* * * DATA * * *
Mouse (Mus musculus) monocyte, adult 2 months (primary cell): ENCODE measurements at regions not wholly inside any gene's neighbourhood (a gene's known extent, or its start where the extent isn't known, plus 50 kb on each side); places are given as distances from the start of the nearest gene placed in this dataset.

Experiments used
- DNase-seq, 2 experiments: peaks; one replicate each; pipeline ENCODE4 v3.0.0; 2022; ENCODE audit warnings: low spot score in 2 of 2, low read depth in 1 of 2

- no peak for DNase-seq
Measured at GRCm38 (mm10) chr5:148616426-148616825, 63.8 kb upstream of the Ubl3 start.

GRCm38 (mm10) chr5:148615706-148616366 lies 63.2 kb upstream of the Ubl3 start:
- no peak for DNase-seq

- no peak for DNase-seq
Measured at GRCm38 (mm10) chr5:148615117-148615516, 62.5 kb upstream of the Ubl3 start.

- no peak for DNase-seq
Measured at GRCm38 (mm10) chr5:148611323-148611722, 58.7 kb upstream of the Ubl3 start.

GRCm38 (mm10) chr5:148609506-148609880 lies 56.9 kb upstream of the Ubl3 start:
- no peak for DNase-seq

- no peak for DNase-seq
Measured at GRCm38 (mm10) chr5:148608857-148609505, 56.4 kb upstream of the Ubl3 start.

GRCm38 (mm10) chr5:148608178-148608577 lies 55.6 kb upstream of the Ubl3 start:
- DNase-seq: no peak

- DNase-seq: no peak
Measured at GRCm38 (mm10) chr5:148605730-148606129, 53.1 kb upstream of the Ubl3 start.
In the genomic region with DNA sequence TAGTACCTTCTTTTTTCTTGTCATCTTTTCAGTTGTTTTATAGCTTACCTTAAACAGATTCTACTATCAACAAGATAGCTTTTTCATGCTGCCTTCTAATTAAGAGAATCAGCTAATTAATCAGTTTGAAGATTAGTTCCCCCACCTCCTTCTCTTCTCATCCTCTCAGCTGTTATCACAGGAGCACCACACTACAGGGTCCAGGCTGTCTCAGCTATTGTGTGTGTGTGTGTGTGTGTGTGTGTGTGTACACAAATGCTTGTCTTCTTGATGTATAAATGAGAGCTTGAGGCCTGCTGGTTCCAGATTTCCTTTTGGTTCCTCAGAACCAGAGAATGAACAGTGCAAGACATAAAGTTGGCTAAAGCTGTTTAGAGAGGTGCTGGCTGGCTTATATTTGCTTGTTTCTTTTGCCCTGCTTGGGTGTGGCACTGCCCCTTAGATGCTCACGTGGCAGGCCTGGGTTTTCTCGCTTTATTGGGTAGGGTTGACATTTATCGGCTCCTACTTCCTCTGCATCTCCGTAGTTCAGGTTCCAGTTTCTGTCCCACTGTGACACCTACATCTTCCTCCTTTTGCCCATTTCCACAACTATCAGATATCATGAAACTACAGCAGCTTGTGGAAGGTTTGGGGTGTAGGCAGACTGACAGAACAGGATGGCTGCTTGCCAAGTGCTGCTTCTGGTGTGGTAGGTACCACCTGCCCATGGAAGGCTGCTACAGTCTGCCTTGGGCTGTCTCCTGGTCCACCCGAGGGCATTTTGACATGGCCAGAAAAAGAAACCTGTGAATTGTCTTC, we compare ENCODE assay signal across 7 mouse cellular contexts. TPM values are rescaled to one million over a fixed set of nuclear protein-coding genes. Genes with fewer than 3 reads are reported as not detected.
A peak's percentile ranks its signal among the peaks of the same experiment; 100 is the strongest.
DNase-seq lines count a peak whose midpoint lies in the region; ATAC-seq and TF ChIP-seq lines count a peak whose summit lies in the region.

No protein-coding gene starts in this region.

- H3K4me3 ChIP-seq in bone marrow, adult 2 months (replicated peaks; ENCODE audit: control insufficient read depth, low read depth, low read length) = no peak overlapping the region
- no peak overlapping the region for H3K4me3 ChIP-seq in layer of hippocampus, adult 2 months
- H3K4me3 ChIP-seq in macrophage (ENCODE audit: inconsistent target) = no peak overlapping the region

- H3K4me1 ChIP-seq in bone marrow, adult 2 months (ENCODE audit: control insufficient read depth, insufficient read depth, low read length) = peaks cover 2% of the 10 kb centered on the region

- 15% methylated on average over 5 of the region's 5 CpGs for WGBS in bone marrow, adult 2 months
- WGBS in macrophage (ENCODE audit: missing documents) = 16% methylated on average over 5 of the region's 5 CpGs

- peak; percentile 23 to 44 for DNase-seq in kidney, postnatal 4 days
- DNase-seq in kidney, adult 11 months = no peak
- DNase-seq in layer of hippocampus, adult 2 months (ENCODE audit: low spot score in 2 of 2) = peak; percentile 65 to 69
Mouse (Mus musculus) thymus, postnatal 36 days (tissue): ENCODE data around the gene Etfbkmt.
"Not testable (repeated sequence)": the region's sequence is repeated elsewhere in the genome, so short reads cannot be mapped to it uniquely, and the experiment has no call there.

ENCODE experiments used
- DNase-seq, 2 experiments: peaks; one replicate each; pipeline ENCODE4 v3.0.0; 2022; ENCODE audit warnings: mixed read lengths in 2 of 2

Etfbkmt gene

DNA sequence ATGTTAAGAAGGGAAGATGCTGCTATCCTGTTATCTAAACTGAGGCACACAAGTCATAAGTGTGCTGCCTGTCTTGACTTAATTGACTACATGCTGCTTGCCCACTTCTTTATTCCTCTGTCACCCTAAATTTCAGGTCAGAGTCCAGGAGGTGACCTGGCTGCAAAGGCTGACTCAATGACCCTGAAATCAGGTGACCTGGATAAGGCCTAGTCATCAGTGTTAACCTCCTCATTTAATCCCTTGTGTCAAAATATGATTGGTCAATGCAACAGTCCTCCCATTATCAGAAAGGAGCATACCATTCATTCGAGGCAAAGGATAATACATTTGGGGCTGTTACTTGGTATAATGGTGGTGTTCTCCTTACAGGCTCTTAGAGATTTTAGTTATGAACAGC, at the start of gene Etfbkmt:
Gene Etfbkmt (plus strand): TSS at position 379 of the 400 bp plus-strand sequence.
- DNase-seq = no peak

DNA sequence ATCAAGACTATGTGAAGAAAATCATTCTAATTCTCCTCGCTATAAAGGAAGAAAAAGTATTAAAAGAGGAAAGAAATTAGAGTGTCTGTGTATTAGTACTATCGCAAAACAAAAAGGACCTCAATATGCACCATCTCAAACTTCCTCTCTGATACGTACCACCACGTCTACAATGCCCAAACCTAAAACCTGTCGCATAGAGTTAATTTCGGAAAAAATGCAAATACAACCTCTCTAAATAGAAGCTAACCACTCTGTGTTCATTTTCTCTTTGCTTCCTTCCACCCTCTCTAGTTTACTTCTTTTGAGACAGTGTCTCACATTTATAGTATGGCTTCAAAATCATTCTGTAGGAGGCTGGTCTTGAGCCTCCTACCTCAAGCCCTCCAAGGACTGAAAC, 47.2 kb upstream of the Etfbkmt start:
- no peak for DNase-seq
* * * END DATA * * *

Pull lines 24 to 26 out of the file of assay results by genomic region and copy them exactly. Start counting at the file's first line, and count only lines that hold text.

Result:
- H3K4me3 ChIP-seq in bone marrow, adult 2 months (replicated peaks; ENCODE audit: control insufficient read depth, low read depth, low read length) = no peak overlapping the region
- no peak overlapping the region for H3K4me3 ChIP-seq in layer of hippocampus, adult 2 months
- H3K4me3 ChIP-seq in macrophage (ENCODE audit: inconsistent target) = no peak overlapping the region